to metastatic lymph nodes: Tumor,
Arm edema, Ulcerations
Related to the treatment
Head & neck cancer
Pain, Tumor, ulceration, Disturbed breathing, dyspnea, Disturbed food intake, Dysarthria, Hoarseness, Limited mobility of tongue, immobilisation, Face deformation, Stiff nose, Sore ear, Epistaxis
General symptoms (B symptoms)
Weight loss (>10%/6 months)
Skin itching – not included in B symptoms!!!
Symptoms related to tumor’s location
Lymphadenopathy (axilla, neck, groins)
Dyspnoea – mediastinal lymphadenopathy
Early:Postcoital bleeding, Discharge
Late: Bleeding, Pain, Swelling of limbs, Dysuric symptoms, hydronephrosis, Infiltration of the lower part of the digestive tract
Abdominal pain, Blood in stool, Change in frequency: chronic constipation, diarrhoea, Change in the size of the stool, Weight loss, Intestinal occlusion- ileus, perforation
Symptoms related to localization
Rectum, left side of the colon: Bleeding, Change in bowel habits: constipation, diarhoea, Abdominal pain, Ileus
Right side of the colon: Abdominal pain, Fatique, Anemia, Tumor in abdomen, Change in bowel habits, Ileus
Similar to those seen in non- malignant diseases:
Pain in the upper abdomen, Loss of apetite, Nausea, vomiting, Melena (anemia !), Weight loss, Chainges to digestion (feeling full after small meal, indigestion)
Tumor, ascites, hepatomegaly, jaundice
tumor (metastatic lump on the
shelf: Metastatic tumor in
pouch of Douglas
, felt in rectal examination
left supraclavicular lymph node
, indicating cancer in
Sister Mary Joseph
sign: Palpable nodule bulging into umbilicus – metastasis of
Focal symptoms: Paresis, Aphasia, Vision disturbances, Seizures, Cranial nerve palsy
Elevated ICP: Headache, Vomiting, Blurred vision, Quantitative impairment of consciousness, Seizures
Personality disorders, mood disorders, psychosis
Each tumour type has a stage grouping, which is the categorisation of malignancies into stages from I to IV.
A single stage grouping may have multiple TNM stages assigned within it, generally those with a similar prognosis.
TNM staging system*
c: clinical stage, meaning the stage has been determined by clinical examination and imaging
p: pathologic stage, meaning the stage has been confirmed via histology or cytology.
y: indicates the TNM stage has been determined after completion of neoadjuvant therapy.
For example, ypT3N1M0 rectal cancer is one that has been resected after neoadjuvant therapy, with histology showing invasion through the full thickness of the rectal wall and involvement of 1-3 regional lymph nodes.
Female reproductive system cancers (cervix, uterus, ovary, vagina)
The FIGO (International Federation of Gynaecology and Obstetrics) system is used. The stage is determined by features such as degree of invasion, ureteric obstruction, lymphadenopathy and peritoneal seeding. It ranges from Stage I to IV.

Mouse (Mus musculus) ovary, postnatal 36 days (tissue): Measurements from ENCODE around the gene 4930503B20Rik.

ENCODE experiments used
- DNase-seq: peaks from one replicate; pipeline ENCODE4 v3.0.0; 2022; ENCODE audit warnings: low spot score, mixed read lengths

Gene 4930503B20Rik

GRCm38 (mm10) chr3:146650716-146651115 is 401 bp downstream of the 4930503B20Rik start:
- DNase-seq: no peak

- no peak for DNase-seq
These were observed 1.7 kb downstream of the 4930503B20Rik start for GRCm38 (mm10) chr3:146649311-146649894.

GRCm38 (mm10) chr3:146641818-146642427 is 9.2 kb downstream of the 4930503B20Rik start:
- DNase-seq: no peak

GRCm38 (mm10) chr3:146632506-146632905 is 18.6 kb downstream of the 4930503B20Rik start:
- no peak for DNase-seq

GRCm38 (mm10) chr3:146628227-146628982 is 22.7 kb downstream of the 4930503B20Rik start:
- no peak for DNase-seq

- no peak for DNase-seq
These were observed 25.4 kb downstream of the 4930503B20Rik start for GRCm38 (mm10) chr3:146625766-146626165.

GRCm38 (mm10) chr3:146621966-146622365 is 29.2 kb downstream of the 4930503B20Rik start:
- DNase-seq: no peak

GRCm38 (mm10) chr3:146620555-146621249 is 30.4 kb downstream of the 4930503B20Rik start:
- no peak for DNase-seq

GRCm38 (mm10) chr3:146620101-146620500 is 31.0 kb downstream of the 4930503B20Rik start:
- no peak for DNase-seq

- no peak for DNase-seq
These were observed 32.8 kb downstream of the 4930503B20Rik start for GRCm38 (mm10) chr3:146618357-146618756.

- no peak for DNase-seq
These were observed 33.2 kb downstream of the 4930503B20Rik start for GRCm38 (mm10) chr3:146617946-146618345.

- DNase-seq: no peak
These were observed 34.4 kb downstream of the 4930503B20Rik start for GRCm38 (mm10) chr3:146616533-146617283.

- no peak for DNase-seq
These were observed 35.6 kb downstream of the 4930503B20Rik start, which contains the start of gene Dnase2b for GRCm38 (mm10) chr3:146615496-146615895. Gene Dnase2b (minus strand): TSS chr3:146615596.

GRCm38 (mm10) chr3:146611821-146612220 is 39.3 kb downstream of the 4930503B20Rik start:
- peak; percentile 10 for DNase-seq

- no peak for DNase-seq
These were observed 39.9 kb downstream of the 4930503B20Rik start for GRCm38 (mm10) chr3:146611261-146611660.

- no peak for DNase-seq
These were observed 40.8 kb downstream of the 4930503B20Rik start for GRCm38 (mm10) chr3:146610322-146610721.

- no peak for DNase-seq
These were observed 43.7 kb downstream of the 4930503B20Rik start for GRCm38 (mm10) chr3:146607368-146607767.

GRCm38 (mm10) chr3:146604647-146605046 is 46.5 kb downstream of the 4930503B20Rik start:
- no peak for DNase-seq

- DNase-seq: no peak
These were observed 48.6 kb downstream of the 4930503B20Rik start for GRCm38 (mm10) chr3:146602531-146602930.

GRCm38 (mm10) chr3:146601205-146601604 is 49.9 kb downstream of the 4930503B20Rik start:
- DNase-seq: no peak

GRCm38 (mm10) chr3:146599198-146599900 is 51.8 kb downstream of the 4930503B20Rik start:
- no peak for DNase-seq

classification is used to describe
how many lymph node regions are involved and whether the nodes are on one or both sides of the diaphragm
. The presence or absence of “B symptoms” (night sweats, fevers, weight loss of >10%) is an important prognostic factor and this has been incorporated into the staging system as a suffix after the stage descriptor.
For example, Stage IIIB Hodgkin’s lymphoma indicates the presence of B symptoms and involvement of nodal stations on both sides of the diaphragm.
Small cell lung cancer
This does utilise TNM staging, however more commonly it is simply divided into limited and extensive disease, based on whether it is intrathoracic and can be encompassed within a radiation portal.
Other (non staging) parameters
Disease parameters which play a very important role in determining treatment and prognosis.
The important variables differ depending on the tumour site but include:
tumor grade, hormone receptor status, specific serum markers (eg PSA, LDH, hCG, AFP), chromosomal abnormalities (eg 1p19q co-deletion in oligodendroglioma),
Clark level (melanoma)
0 – Asymptomatic (Fully active, able to carry on all predisease activities without restriction)
1 – Symptomatic but completely ambulatory (Restricted in physically strenuous activity but ambulatory and able to carry out work of a light or sedentary nature. For example, light housework, office work)
2 – Symptomatic, <50% in bed during the day (Ambulatory and capable of all self care but unable to carry out any work activities. Up and about more than 50% of waking hours)
3 – Symptomatic, >50% in bed, but not bedbound (Capable of only limited self-care, confined to bed or chair 50% or more of waking hours)
4 – Bedbound (Completely disabled. Cannot carry on any self-care. Totally confined to bed or chair)
5 – Death
100 –Normal; no complaints; no evidence of disease.
90– Able to carry on normal activity; minor signs or symptoms of disease.
80– Normal activity with effort; some signs or symptoms of disease.
70– Cares for self; unable to carry on normal activity or to do active work.
60– Requires occasional assistance, but is able to care for most of their personal needs.
50– Requires considerable assistance and frequent medical care.
40– Disabled; requires special care and assistance.
30– Severely disabled; hospital admission is indicated although death not imminent.
20– Very sick; hospital admission necessary; active supportive treatment necessary.
10– Moribund; fatal processes progressing rapidly.